We’ve written extensively in this blog about issues related to attending and paying for college. Feel free to check out any of the following posts:

In today’s post we look at the “value of college” question from another angle: Does the quality of the college have an impact on both education and long-term income prospects? To get at the answer, we summarize learning from several posts published recently on the St. Louis Federal Reserve website. 

For their two-part series, the St. Louis Fed used data from National Longitudinal Surveys of Youth done in 1979 and 1997. Or put another way, they studied Baby Boomers and Millennials entering college in about 1980 and 2000, respectively.

The authors divided colleges into four categories based on average SAT scores:

  • Type 1: Community colleges offering transferrable associate degrees
  • Types 2-4: Four-year colleges grouped by freshman’s average SAT scores


The authors understood that simply looking at graduation rates by college type could be misleading. That’s because not all students are alike. So, they adjusted for something they referred to as student learning ability, defined as:

“All student characteristics at the time of high school graduation that matter for both their academic success and labor market success (e.g., college preparedness, work ethic, grit, ambition).”

Aptitude tests were used to determine student learning ability scores. These scores were then used as the basis to compare outcomes across college types.


In general, college quality matters greatly.   When looking at the older cohort (Boomers), choosing the highest quality, four-year college increased the student’s likelihood of graduating by 50 percentage points, relative to attending a community college. For Millennials, the probability of graduating increased by 63% for those who attended the highest level, four-year college.

The charts below look at graduation rates by college type, and after factoring in student learning ability.

The key learning:

  • For students at the lower end of the student ability scores (left panel), getting into a higher quality college significantly improved graduation rates, especially for Millennials.
  • The right panel, looking at those with the highest student learning ability, reveals higher graduation rates across all college types, across both age cohorts.

With regard to earnings (not shown in their posts), the older cohorts who attended the highest level, four-year college earned 5 percent more than those who graduated from the lowest-quality four year college. Millennials, on the other hand, earned 10 percent more by attending a higher-quality, four-year college.

The second part of the St. Louis Fed’s study of college quality focused on the relationship between the importance of college quality and how students are “sorted” based on learning ability.

The authors suggest that there is a widening learning ability gap between the low and high tier colleges, and that it is being driven by several key factors:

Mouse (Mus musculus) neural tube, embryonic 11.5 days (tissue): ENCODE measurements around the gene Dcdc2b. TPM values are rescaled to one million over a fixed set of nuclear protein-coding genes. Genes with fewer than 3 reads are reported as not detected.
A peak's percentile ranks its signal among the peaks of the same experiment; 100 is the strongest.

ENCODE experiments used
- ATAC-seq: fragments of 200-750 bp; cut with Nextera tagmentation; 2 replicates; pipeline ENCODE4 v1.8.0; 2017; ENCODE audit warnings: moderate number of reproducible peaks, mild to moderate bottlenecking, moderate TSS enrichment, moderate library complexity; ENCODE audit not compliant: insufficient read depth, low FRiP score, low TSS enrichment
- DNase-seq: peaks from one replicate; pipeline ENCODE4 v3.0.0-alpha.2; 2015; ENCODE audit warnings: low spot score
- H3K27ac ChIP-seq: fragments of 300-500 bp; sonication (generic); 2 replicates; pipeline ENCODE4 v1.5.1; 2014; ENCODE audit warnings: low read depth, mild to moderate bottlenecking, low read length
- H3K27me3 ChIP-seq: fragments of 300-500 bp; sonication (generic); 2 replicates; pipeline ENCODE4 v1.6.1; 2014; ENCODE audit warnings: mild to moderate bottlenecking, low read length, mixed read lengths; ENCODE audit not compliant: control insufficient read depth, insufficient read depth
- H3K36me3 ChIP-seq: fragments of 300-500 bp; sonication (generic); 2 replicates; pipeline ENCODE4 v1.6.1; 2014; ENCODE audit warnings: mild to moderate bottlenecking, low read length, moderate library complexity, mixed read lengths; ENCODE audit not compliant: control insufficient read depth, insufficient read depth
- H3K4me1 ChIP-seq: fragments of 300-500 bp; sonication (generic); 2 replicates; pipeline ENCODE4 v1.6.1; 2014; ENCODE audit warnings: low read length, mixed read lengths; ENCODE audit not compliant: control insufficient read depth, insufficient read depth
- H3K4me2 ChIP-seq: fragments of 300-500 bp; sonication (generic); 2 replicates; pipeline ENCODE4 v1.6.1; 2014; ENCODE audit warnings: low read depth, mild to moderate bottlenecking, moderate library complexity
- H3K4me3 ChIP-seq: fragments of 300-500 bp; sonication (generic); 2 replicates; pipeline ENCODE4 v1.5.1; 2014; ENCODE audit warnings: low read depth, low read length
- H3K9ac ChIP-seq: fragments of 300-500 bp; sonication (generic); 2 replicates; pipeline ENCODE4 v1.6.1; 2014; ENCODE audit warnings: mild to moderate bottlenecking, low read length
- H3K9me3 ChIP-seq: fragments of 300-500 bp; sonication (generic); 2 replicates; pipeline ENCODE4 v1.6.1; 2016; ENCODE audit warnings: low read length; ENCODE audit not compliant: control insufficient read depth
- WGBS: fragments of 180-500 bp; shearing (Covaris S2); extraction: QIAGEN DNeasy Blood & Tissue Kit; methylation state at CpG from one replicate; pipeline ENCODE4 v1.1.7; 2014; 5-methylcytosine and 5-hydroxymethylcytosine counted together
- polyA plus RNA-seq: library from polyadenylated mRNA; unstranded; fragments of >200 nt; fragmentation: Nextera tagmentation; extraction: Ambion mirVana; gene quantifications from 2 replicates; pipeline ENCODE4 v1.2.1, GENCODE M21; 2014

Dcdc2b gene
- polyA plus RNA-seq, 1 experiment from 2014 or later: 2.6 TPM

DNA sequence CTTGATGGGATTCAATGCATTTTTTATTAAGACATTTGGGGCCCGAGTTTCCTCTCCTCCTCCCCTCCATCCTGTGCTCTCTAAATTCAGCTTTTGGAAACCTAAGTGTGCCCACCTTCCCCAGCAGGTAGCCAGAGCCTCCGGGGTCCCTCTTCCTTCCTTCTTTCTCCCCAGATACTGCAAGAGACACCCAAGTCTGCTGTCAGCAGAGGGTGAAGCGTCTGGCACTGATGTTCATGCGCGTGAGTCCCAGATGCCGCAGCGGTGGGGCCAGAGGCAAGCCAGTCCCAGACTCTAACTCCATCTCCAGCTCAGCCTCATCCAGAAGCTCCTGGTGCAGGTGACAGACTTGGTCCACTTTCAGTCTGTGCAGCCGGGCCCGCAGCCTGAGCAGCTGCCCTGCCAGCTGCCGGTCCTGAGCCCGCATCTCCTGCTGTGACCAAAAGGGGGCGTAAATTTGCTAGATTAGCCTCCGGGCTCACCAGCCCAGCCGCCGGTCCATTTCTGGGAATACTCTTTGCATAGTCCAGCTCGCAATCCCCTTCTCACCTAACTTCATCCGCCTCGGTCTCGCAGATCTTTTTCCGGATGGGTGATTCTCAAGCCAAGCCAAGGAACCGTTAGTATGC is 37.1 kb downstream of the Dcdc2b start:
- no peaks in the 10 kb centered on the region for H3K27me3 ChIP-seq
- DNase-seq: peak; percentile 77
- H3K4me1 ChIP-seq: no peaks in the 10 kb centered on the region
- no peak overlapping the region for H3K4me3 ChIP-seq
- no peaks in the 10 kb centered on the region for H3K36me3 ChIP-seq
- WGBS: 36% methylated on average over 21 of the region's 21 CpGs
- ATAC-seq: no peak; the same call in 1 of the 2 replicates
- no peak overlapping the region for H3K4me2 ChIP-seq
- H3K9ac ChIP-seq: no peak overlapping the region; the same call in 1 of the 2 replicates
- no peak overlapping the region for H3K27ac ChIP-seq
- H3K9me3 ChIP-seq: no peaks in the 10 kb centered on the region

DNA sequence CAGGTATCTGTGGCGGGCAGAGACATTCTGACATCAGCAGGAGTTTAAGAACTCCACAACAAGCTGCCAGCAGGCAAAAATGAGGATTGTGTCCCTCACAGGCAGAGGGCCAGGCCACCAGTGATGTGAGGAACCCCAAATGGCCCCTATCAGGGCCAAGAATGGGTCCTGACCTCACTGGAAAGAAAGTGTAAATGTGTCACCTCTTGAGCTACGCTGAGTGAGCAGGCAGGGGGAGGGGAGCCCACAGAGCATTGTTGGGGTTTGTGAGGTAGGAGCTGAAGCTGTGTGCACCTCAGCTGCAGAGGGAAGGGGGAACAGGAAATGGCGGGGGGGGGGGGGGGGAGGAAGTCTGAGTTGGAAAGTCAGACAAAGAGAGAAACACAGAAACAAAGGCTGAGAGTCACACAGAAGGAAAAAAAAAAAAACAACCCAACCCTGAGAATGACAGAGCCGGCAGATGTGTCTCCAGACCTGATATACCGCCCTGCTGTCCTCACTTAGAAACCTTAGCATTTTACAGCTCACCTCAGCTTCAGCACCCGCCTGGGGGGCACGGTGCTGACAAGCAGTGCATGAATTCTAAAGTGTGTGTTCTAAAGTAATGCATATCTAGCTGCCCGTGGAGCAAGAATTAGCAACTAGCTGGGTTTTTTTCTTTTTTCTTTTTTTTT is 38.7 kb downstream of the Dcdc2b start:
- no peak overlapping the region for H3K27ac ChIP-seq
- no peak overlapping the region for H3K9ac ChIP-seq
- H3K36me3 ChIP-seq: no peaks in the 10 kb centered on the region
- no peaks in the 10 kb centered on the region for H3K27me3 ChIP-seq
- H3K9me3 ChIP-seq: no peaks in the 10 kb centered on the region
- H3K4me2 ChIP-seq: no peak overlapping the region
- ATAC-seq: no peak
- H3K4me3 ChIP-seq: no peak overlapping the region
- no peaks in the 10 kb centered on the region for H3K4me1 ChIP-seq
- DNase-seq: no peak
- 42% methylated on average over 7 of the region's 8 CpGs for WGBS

• The College Premium: Compared to the older cohort, Millennials faced a higher graduation premium (i.e. benefits of attending college). This explains why Millennials enrolled in college at a higher rate (57%) than did Boomers (46%). But what this also means is that more Millennials, with lower aptitude test scores, and from medium to higher income families, wanted to enroll. As a result, four-year schools, especially those of higher quality, increased their admission standards, which forced more lower-ability high school graduates to enroll in lower-tier schools, especially community colleges.
  • Family Finances: Average tuition for Millennials more than tripled compared to tuition for the older cohorts. Even after factoring increases in scholarships and grants, the tuition differential between cohorts was double. But while tuition increased, limits on borrowing for subsidized government loans remained essentially unchanged. This meant that younger students had to lean on their parents for financial support, work more hours and, ultimately, enroll in less expensive colleges. Net, lower ability students from lower income families were disproportionately impacted as a result of this “downgrading of college choice.”

The chart below puts the sorting issue in more perspective:

  • We see from the panel on the left that those with the lowest aptitude test scores (in both age cohorts) tended to enroll in either community college or the lowest level four-year college at much higher rates. More than half of Boomers with low test scores enrolled in community college. But, as a result of some of the sorting factors mentioned above, more than 75% of Millennials with lower test scores had to start their college journey in community college.
  • In looking at the highest aptitude students on the right, we see, as would be expected, higher enrollment in better-quality schools for both age cohorts. However, it’s worth noting the distribution of enrollment is generally flatter for the higher testing high school graduates. This, of course, suggests that better prepared and equipped students have greater options and flexibility compared to students at the lower end of the ability spectrum.

As we see from the St. Louis Fed study, the quality of the college students attend is a significant factor when it comes to graduation rates, regardless of the age cohort. But, as the demand for college degrees intensifies, especially for Millennials, those who lack both the aptitude and financial means, are often forced to compromise as to how they begin to pursue their career goals. 

Kacey Rask : Vice-President, Portfolio Servicing

[email protected] / 513.489.8877, ext. 261